Advice from an unlikely source

Brooke Howard, Features Editor

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When I lived in Los Angeles, an elder man once came up to me and said, “Just don’t get out of the line, that’s all you have to do.”

I took it pretty literally since at the time I was standing in a line for Chipotle. I started to retort with a joke along the lines of, “Oh no sir, I’m very serious about my Chipotle burritos,” until he cut me off and continued, “What you are doing, just don’t stop. All the hard work, all of the stress it’ll pay off. Don’t stop. Don’t get out of the line because your chance will come. You will get your opportunity and the fact is, 80 percent of people get out of the line because it’s too hard or takes too long.”

Now, you must think “Alright, weird guy, why did you come up to a random girl and say that? And Brooke, why would you take anything this guy says seriously?”

When he walked away it struck me who he was, Jack Klugman.

Klugman was a well-known actor, who appeared in many Broadway plays, amazing TV shows, The Twilight Zone and multiple award-winning movies.

I wondered why he chose me out of all of the people standing in line for Chipotle burritos.

Then I had another small realization. That day my car had died and I was taking public transportation everywhere. I was carrying my backpack for school, my bag of clothes for work, about five books and my guitar I was about to sell for some quick cash. I probably looked like a young, tired bum.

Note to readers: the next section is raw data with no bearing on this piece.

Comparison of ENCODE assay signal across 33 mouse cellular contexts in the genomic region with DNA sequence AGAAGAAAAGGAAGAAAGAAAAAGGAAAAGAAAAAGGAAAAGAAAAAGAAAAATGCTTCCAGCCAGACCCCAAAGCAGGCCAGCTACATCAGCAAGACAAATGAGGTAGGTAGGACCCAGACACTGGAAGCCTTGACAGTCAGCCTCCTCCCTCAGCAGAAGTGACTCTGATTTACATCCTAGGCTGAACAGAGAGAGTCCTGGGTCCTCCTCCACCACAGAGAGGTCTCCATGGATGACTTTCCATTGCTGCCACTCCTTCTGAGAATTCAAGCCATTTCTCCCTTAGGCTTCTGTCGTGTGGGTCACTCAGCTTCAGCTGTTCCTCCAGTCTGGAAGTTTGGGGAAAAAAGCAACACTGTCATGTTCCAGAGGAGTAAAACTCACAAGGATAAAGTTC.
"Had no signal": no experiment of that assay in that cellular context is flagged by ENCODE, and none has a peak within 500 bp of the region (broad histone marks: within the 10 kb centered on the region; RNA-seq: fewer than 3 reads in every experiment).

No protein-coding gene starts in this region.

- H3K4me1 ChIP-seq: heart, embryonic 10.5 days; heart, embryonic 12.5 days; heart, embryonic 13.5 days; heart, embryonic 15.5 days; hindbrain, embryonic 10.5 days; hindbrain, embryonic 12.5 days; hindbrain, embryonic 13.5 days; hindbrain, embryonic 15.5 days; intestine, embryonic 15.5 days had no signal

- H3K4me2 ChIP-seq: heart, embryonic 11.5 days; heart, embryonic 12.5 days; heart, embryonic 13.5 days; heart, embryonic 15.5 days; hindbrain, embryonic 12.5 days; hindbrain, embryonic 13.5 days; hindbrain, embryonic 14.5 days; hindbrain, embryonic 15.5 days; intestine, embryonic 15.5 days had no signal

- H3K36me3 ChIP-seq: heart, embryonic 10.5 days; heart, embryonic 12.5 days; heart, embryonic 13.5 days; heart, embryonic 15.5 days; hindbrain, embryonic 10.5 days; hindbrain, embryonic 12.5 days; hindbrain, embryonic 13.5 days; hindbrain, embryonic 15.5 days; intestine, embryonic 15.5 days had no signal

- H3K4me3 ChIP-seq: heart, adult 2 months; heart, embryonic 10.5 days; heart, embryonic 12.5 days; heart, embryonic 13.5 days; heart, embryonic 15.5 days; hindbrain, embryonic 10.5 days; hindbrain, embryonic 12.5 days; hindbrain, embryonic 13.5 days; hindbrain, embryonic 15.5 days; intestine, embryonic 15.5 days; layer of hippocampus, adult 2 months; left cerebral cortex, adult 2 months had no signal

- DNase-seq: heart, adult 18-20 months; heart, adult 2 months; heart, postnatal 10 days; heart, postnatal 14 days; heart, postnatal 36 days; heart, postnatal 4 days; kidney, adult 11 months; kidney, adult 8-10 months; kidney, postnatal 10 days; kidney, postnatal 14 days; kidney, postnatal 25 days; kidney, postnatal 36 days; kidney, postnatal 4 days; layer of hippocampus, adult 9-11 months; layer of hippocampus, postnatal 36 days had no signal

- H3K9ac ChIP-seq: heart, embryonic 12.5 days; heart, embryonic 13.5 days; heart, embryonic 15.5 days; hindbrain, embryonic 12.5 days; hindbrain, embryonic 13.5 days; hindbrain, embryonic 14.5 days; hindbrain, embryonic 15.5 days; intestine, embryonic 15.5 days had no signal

What he said that day resided in me ever since. At one point it was the bane of my existence. I took it so literally I refused to move back to Bakersfield from LA because I felt it would mean I was stepping out of line, that I was a failure.

Klugman died a couple months after that day in Chipotle and I was never able to get a hold of him.

After taking time to understand where Klugman came from and what he meant with what he said I realized something.

Klugman was born to Russian Jewish immigrants, a hat maker and a house painter, and had many people tell him he would never make it as an actor. At one point someone even recalls him in 1948 coming home upset because his drama teacher told him, “Young man you are not suited to be an actor. You are suited to be a truck driver.”

Now I understand many stories start like this. A kid with passion and drive is born to a poor family and overcomes the odds and ends up triumphant and successful.

But something about the way Klugman, who was 90 at the time, talked to me about not getting out of the line. I realized this could correlate with any problem you face in life.

Klugman served in the army during World War II and fought in many battles. After the war was over he went back to pursue acting. He never got out of line.

He was called to war but his heart stayed in the game. Klugman read many plays and books on acting while fighting the war. He never got out of line.

When you want to do something in life, and you really want it, stick with it. Persevere. Don’t step out of the line.

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